Schenectady police officer Mark Weekes thought fast. He had to.
A man he’d tried to detain on State Street downtown resisted his efforts, Weekes testified Thursday at the trial of his accused attacker. That resistance soon led to an attack that left the officer briefly unconscious on the cement.
“I put my hand on his right shoulder and that is the last memory I have before picking my head off the sidewalk,” Weekes told a Schenectady County Court jury.
But the attack wasn’t over. Weekes quickly realized his position: Face down on the sidewalk, with the man he’d just tried to detain straddling his back.
“I didn’t see him,” the officer said of the man on trial, James Hilton. “I just saw a punch coming to my left temple and cheek area.”
In all, prosecutors contend, Hilton, an amateur mixed martial arts fighter, got off between 26 and 28 blows in quick succession, knocking Weekes unconscious for a second time.
Finally, his attacker fled; Weekes came to and stumbled his way back to his patrol car with a fractured skull, broken finger and swelling face, to summon help.
Weekes testified Thursday in Schenectady County Court on the first day of Hilton’s assault and strangulation trial, giving his first public account of the attack that put him out of work for more than two months and briefly put him in Ellis Hospital’s Intensive Care Unit.
Hilton, 33, of Glens Falls, is standing trial on one count each of assault on a police officer, second-degree assault and second-degree strangulation, all felonies.
Attorneys in the fast-moving trial offered their opening statements Thursday morning before Judge Frank P. Milano.
Prosecutor Christina Tremante-Pelham argued Hilton turned a routine police questioning over a traffic cone into a vicious attack on an officer by a trained fighter.
The prosecutor also told the jury they will then will hear words Hilton said to detectives shortly after his arrest: “Nobody lays his hands on me,” she quoted Hilton as saying, “not even an officer of the police.”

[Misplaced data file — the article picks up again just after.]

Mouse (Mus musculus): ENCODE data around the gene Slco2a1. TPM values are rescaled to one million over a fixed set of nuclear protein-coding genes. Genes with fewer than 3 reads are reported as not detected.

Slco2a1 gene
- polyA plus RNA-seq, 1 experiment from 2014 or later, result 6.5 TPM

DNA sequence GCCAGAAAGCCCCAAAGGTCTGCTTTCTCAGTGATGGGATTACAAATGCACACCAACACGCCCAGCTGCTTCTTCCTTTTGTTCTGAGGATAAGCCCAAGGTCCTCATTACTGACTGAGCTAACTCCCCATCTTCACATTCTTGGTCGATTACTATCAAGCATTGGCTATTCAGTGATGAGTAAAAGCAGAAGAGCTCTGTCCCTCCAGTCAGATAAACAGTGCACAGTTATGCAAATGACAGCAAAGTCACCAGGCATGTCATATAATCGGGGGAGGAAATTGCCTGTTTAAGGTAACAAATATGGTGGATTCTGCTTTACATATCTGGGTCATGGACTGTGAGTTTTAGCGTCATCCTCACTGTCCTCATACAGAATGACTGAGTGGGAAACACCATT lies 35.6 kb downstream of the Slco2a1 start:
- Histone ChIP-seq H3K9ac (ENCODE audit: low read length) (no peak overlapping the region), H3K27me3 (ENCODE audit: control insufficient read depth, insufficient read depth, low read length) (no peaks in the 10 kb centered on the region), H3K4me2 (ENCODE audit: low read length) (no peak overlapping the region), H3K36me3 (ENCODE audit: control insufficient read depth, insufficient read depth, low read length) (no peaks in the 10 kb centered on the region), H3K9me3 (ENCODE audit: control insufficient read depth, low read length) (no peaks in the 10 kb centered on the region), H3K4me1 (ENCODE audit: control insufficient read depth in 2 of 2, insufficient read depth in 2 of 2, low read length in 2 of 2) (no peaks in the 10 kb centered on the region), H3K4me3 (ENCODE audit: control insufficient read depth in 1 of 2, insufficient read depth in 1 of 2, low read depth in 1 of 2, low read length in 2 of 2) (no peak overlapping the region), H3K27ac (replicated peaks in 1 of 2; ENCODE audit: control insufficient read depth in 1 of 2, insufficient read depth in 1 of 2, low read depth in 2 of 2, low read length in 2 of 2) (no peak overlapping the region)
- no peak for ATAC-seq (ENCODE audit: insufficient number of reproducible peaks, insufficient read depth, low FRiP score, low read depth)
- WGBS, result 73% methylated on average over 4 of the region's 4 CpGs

Hilton is being defended by attorney Lincy Jacob, who laid the groundwork for a defense seeking a verdict of not guilty by reason of mental disease or defect — essentially that Hilton’s mental health issues should allow the judge to determine Hilton’s current state and whether he should be committed to an institution for treatment.
Hilton, Jacob told the jury, is a veteran and suffers from post-traumatic stress disorder. His attorneys have previously identified his service as four years in the Marines, including 10 months in Iraq.
Jacob told the jury she expects a Veterans Administration psychologist who has evaluated Hilton to testify that he believes Hilton was in a “dissociative state” at the time.
Hilton, Jacob told the jury, will testify and tell them that “aggressive questioning” from the officer, coupled with the officer grabbing his arm, sent him into an alternate state.
Hilton remains free on $100,000 bail.
Weekes, who joined the force in 2008 and is himself a veteran of the Air Force, testified Thursday afternoon. Other members of the department attended for much of his testimony, including Police Chief Eric Clifford and Assistant Chief Jack Falvo.
During Weekes’ testimony, prosecutors presented photos of him in the wake of the attack and the audio recording of the attack. Street cameras recorded some of the lead-up to the attack, including Weekes’ initial interaction with Hilton.